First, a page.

blood. To assess the strength of the linear relationship we used Pearson
correlation coecient, which varies from -1 (perfect linear negative
relationship) to +1 (perfect linear positive relationship) with values
around 0 corresponding to weak relationship.
Results
Between March 2016 and March 2017, 145 volunteers were evaluated
for participation, and pre-procedure meetings were arranged for 84
eligible women, who represented a convenience sample. We enrolled
and collected menstrual and systemic blood from 35 participants.
For 15 participants, the volume of menstrual blood collected was
insucient for analysis and those participants were excluded, leaving
20 participants in this analysis. Our participants were young and
healthy, and the majority reported regular menstrual periods [n=20,
96.2%] (Table 1).
In comparing paired samples of systemic blood to menstrual
blood (n=20), there were no statistically signicant dierences among
values for cholesterol, FSH, HBA1C, and HSCRP. For other markers,
specically Creatinine, glucose, LDL, and triglycerides, the mean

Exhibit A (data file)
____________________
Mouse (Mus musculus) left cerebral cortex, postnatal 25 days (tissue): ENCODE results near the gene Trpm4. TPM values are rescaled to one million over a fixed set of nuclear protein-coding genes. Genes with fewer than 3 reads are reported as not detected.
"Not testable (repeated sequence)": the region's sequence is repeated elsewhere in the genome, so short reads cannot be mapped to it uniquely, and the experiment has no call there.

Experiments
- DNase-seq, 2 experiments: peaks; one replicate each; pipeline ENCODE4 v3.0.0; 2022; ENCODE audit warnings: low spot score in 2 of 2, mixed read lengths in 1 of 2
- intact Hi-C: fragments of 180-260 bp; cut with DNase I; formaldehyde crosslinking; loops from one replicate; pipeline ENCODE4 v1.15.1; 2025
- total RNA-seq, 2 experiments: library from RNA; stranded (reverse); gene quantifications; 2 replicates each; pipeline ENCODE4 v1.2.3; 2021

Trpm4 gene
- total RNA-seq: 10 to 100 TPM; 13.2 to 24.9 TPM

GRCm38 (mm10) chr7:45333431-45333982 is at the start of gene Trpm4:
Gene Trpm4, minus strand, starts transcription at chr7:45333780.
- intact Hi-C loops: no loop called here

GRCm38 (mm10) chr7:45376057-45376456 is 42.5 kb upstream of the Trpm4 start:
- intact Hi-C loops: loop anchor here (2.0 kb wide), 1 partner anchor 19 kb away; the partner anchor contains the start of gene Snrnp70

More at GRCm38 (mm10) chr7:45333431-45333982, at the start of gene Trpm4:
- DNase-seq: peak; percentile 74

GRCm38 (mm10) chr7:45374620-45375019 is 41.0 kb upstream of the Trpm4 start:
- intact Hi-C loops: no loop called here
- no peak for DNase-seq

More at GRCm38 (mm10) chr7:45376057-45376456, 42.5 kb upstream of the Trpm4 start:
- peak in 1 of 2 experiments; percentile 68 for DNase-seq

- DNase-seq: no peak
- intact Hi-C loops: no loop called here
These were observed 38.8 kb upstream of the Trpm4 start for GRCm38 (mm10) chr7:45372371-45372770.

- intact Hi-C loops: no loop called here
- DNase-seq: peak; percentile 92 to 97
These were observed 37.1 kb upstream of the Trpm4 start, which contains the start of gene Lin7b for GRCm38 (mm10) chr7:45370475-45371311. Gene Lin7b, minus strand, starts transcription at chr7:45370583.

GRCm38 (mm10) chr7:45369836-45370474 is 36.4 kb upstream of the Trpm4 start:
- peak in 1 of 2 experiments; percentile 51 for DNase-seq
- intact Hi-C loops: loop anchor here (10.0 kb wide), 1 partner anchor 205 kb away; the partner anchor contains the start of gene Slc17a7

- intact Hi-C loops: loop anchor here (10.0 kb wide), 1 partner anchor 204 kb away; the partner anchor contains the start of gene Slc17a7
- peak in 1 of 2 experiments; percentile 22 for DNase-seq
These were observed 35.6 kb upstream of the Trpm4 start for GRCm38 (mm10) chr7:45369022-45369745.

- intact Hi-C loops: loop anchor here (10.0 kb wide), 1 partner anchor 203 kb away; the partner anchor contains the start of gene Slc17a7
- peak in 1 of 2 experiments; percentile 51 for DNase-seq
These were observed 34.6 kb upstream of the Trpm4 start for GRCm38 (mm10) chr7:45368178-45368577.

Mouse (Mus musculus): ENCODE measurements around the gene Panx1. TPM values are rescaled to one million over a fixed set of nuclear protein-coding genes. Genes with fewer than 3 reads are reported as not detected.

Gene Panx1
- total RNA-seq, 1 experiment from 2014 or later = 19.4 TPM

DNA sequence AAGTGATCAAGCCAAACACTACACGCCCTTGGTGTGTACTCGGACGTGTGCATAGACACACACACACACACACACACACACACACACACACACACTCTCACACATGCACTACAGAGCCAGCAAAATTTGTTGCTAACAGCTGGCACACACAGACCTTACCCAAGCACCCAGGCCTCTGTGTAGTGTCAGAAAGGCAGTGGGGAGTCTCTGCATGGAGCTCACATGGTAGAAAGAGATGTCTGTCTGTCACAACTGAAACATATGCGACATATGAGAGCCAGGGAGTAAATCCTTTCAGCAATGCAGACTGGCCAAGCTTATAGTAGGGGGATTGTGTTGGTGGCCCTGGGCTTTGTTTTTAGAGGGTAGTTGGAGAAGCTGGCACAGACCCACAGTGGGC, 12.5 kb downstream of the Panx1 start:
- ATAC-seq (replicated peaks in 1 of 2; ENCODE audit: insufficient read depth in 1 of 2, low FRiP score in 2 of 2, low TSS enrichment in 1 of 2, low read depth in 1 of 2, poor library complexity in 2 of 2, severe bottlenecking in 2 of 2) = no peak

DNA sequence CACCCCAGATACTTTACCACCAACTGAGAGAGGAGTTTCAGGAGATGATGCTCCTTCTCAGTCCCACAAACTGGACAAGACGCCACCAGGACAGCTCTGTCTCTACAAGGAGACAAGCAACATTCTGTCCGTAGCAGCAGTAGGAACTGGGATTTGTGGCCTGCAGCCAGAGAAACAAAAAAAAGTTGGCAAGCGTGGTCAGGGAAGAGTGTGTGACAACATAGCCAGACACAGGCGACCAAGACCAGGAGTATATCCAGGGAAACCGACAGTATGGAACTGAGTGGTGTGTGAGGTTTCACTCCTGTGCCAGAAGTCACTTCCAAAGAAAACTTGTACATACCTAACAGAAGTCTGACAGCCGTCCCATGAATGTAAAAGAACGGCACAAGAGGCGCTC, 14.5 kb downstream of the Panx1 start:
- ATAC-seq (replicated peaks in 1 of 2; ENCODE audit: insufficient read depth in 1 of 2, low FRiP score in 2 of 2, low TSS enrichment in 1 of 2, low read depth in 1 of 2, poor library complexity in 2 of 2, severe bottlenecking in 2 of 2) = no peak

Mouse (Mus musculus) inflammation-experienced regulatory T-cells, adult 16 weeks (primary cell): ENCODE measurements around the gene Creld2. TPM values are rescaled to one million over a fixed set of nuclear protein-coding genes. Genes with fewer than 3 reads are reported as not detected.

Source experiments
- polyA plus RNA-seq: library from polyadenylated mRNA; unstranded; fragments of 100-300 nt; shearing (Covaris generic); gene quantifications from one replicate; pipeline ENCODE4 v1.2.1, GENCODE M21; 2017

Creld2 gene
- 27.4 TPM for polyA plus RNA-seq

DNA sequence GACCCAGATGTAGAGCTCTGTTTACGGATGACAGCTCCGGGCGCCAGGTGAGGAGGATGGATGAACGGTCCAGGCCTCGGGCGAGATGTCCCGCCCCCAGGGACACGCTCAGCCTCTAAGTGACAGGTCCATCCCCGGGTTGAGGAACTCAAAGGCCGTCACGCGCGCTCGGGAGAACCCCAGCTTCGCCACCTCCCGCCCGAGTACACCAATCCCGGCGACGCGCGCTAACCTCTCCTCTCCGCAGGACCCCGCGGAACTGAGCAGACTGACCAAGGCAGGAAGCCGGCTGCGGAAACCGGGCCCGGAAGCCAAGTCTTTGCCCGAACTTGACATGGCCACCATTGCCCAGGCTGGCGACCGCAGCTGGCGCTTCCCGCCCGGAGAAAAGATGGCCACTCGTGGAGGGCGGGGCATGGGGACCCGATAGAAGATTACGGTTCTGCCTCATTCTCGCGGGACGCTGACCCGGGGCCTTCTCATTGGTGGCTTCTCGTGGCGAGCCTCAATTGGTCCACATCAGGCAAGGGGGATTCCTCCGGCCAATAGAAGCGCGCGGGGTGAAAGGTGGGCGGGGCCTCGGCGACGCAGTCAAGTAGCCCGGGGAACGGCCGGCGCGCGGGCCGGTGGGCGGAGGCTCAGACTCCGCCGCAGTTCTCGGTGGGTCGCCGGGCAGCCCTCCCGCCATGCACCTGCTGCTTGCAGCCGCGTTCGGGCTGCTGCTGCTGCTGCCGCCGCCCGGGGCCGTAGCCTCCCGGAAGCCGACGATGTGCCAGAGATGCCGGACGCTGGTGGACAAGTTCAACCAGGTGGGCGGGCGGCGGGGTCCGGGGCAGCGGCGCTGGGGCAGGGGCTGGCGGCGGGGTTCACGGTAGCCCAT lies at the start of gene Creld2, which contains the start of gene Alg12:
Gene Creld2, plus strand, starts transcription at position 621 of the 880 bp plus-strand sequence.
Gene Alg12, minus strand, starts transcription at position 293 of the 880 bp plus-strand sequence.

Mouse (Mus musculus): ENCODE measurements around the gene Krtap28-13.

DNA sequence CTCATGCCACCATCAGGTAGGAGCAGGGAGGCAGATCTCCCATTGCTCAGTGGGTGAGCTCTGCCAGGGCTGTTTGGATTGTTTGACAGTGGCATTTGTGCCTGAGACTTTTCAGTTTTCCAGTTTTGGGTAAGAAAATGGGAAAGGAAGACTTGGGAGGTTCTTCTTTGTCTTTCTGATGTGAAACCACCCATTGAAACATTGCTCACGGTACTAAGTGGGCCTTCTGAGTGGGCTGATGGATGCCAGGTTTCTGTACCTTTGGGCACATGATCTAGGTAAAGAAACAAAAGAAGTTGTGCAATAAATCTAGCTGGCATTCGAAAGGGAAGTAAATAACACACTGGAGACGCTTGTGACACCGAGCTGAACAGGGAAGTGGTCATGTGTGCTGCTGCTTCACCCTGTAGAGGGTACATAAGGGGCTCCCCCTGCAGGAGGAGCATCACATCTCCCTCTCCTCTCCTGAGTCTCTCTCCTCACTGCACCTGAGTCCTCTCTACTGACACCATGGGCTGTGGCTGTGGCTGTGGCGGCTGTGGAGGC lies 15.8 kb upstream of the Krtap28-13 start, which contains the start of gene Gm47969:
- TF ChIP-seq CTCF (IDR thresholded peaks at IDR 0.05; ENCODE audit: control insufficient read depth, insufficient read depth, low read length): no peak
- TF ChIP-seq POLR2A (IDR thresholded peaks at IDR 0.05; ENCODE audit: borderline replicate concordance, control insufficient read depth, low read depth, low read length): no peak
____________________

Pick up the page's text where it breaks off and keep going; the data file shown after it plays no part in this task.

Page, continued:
dierence between the pairs was statistically signicantly dierent;
in these analyses several outliers were observed from the trend. In all
cases of statistically signicant dierences between the paired samples,
serum values were higher than menstrual values. Systemic blood
demonstrated much higher levels of glucose compared to menstrual
blood (Table 2).
Systemic blood values were signicantly correlated with their
menstrual blood counterparts (p<0.05), except for glucose (correlation
coecient below 0.2, p>0.05). Regression analysis revealed coecients
that demonstrated a strong linear relationship for multiple analytes
(p<0.05), table 3, including cholesterol (r=0.942, p<0.001), Creatinine
(r=0.973, p<0.001), FSH (r=0.982, p<0.001), HSCRP r=0.996,
p<0.001), and triglycerides (r=0.944, p<0.001). However, there was
Age, mean (± SD) 28 ± 8.7
Race, n (%)
White 14 (70.0)
Asian 4 (20.0)
Other 2 (10.0)
Body Mass Index (BMI), mean (± SD) 21.9 ± 3.3
Regular menstrual cycle, n (%) 25 (96.2)
Hygiene product used regularly, n (%)
Tampons only 6 (30.0)
Pads only 3 (15.0)
Menstrual cup 3 (15.0)
Both tampons and pads 8 (40.0)
Table 1: Parcipant Characteriscs, N=20.
Sci Forschen
Open HUB for Sc ie n t i f i c R e s e a r c h
Citaon: Naseri S, Lerma K, Blumenthal PD (2019) Comparave Assessment of Serum versus Menstrual Blood for Diagnosc Purposes:
A Pilot Study. J Clin Lab Med 4(2): dx.doi.org/10.16966/2572-9578.130 3
Journal of Clinical and Laboratory Medicine